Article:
Uncontrolled repetitive behavior can include repeating words and phrases as well as actions. Patients may get stuck on a particular emotion, topic, or strategy without the ability to move forward. In a simple example, a person tasked with getting a table through a doorway might stubbornly persist in moving it in the same way, instead of turning it, removing the legs, or making other changes in strategy to see if it is possible to solve the problem that way.

Patients can experience perseveration as part of a mental illness like obsessive compulsive disorder, a cognitive disability like autism, or in the wake of a traumatic brain injury. In all cases, it reflects fundamental changes in the wiring of the brain that make it difficult for the patient to complete cognitive tasks. He may also experience other symptoms that contribute to the perseveration and could make it more complicated to treat.

One treatment option is therapy. Patients can go to behavioral therapy as well as psychotherapy to learn more about the origins of the behavior and work on extinguishing it. Friends and family members may help with this by engaging in therapy with the patient. If he gets stuck on a cycle of repetitive questions, for example, family members could say “I don't know” to try and break the patient out of the cycle. Patients may also develop coping strategies to help them manage situations where perseveration occurs, like task switching when they feel themselves getting stuck.

Medications can be an option for some patients. If the problem is rooted with an imbalance in brain chemistry, the patient may be able to break the cycle of behavior with medications. Pharmacological interventions can also address anxiety, depression, and other factors that may play a role in a person's preservation.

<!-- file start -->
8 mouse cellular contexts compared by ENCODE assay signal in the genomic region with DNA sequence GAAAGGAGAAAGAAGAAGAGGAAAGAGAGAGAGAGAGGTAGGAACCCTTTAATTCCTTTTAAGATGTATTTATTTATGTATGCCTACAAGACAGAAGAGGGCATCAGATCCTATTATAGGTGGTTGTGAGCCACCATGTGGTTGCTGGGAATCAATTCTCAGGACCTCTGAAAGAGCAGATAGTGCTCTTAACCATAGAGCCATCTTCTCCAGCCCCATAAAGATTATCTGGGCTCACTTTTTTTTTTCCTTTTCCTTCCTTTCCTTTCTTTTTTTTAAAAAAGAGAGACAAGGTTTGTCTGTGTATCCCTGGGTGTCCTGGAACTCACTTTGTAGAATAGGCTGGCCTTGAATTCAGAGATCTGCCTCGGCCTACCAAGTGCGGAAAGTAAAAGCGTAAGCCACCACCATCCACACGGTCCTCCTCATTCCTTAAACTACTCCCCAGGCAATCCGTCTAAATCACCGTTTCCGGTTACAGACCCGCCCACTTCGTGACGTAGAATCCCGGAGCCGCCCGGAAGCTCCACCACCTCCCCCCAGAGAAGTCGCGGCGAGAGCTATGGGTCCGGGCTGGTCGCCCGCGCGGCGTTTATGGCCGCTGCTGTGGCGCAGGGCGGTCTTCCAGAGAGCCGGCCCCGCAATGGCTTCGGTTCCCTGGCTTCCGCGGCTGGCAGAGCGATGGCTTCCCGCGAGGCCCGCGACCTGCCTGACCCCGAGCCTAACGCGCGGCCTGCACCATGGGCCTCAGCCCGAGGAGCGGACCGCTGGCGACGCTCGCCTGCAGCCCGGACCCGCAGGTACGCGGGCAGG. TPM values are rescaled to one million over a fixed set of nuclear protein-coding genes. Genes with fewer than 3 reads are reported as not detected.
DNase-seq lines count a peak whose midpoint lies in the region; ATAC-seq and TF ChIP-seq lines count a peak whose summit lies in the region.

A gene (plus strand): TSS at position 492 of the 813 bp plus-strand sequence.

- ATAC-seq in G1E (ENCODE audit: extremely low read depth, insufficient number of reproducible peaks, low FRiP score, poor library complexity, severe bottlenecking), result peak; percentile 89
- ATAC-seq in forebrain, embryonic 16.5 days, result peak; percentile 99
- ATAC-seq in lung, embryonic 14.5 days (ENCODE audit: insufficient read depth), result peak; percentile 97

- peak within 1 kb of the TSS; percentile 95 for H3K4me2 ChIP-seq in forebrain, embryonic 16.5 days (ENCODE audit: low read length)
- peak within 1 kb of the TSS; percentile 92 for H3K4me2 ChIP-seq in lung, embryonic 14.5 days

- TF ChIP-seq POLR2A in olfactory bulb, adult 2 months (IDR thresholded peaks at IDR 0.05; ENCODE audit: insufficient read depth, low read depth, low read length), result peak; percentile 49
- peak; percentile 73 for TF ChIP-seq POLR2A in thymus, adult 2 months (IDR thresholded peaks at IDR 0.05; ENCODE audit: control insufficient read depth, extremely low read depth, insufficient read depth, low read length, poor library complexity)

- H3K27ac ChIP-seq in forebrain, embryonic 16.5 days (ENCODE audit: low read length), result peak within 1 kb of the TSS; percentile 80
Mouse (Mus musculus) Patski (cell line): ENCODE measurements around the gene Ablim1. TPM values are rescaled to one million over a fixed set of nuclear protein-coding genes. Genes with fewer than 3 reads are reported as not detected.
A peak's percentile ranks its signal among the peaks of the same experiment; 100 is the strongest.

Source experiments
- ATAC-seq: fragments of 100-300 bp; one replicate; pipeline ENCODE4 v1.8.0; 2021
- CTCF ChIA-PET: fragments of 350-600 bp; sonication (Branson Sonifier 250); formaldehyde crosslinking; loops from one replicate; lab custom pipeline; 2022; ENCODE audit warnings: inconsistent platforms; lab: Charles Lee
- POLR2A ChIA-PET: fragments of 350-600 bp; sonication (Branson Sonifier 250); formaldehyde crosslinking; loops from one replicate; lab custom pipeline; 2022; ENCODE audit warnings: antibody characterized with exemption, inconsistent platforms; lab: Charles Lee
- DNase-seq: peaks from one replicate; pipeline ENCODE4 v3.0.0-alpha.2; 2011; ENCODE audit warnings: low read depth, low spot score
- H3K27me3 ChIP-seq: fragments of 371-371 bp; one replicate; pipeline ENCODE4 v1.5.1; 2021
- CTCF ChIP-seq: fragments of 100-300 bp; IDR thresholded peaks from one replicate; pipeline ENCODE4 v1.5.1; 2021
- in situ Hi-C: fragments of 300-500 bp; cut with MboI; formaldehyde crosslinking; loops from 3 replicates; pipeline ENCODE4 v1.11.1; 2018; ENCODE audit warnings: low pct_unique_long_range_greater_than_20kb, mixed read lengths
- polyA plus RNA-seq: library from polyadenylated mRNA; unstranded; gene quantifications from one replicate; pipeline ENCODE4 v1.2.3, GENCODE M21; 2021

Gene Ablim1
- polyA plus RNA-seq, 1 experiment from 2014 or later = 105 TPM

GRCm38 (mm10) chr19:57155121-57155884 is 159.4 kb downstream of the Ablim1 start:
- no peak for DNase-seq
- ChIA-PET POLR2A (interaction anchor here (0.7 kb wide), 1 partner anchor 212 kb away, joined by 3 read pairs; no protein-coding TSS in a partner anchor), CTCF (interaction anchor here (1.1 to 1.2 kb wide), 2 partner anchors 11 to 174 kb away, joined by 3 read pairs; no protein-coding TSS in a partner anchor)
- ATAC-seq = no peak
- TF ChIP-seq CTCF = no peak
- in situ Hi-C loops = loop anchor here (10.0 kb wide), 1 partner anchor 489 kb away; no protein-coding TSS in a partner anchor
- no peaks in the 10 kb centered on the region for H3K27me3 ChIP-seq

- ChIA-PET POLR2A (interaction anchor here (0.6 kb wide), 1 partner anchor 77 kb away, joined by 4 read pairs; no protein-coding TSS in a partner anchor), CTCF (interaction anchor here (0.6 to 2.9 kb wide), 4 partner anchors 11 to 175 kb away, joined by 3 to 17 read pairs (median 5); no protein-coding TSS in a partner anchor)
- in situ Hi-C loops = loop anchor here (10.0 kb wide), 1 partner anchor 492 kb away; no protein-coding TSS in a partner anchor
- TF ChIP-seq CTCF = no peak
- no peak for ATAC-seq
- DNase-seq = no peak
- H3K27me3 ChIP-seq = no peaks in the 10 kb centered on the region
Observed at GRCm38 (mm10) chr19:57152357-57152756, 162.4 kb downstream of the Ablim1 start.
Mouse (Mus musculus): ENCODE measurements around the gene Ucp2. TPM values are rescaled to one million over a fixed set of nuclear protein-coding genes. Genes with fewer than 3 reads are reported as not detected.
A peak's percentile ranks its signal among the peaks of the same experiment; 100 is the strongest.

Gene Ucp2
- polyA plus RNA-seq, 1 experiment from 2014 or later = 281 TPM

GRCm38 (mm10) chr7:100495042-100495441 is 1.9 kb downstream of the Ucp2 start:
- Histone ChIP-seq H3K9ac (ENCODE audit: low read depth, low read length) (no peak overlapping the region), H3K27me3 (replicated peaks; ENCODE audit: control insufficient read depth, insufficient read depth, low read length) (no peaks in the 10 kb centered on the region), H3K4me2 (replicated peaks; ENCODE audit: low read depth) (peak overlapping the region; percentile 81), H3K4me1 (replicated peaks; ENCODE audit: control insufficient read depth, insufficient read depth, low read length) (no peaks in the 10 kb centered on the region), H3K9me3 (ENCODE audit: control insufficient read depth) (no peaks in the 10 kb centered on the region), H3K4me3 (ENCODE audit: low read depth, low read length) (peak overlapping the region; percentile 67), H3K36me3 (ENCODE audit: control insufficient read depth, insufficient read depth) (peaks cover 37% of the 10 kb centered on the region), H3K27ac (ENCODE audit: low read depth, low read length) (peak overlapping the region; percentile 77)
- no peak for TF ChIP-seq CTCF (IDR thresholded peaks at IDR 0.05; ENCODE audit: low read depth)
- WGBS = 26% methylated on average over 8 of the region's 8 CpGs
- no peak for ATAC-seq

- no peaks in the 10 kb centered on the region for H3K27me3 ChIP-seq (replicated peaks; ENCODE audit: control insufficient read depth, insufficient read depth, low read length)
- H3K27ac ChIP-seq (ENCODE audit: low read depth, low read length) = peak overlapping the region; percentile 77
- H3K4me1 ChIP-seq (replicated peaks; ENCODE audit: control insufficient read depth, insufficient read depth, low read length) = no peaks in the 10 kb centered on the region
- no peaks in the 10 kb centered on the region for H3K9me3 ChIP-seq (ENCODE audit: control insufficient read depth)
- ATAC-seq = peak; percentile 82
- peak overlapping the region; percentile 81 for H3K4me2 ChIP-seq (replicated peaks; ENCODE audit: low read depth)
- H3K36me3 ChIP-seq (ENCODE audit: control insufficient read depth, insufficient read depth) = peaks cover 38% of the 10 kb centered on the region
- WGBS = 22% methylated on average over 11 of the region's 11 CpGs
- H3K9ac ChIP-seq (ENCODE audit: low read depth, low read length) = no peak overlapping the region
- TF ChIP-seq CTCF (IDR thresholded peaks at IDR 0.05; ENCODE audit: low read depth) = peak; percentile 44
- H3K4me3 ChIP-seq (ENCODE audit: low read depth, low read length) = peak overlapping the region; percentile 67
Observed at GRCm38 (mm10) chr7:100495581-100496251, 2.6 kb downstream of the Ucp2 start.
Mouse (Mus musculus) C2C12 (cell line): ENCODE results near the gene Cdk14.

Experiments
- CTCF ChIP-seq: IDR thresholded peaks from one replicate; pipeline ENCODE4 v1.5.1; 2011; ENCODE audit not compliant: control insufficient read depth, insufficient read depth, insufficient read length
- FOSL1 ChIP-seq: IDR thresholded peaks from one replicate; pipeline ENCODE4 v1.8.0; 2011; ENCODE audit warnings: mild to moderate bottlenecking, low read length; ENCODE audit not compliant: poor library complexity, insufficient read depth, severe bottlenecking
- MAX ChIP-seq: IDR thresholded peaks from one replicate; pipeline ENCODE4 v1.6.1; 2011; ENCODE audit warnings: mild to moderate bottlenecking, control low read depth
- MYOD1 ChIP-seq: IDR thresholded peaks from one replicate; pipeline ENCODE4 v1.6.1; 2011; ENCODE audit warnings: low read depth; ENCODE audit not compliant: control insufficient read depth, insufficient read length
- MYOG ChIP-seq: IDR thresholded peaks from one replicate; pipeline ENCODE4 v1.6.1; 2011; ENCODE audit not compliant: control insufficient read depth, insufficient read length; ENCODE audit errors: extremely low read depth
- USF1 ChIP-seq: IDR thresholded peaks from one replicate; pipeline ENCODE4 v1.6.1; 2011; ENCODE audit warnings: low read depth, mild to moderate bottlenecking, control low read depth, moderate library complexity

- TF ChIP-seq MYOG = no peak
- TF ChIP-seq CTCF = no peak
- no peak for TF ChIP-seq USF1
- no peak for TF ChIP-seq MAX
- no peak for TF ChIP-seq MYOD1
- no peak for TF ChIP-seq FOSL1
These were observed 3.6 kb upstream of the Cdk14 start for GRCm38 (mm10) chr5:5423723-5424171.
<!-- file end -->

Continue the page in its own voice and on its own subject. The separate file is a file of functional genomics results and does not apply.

Support can also be important. Teachers can model diversion techniques to refocus students who experience perseveration. The same techniques can be helpful in a home setting as well. If a patient becomes obsessed with playing with blocks, for example, parents could redirect her into purposeful play like building models with the blocks or using the blocks in experiments.

The Health Board is dedicated to providing accurate and trustworthy information. We carefully select reputable sources and employ a rigorous fact-checking process to maintain the highest standards. To learn more about our commitment to accuracy, read our editorial process.
Mary McMahon
By Mary McMahon

Ever since she began contributing to the site several years ago, Mary has embraced the exciting challenge of being a The Health Board researcher and writer. Mary has a liberal arts degree from Goddard College and spends her free time reading, cooking, and exploring the great outdoors.

Discussion Comments

Mary McMahon

Mary McMahon

Ever since she began contributing to the site several years ago, Mary has embraced the exciting challenge of being a...

Learn more
The Health Board, in your inbox

Our latest articles, guides, and more, delivered daily.

The Health Board, in your inbox

Our latest articles, guides, and more, delivered daily.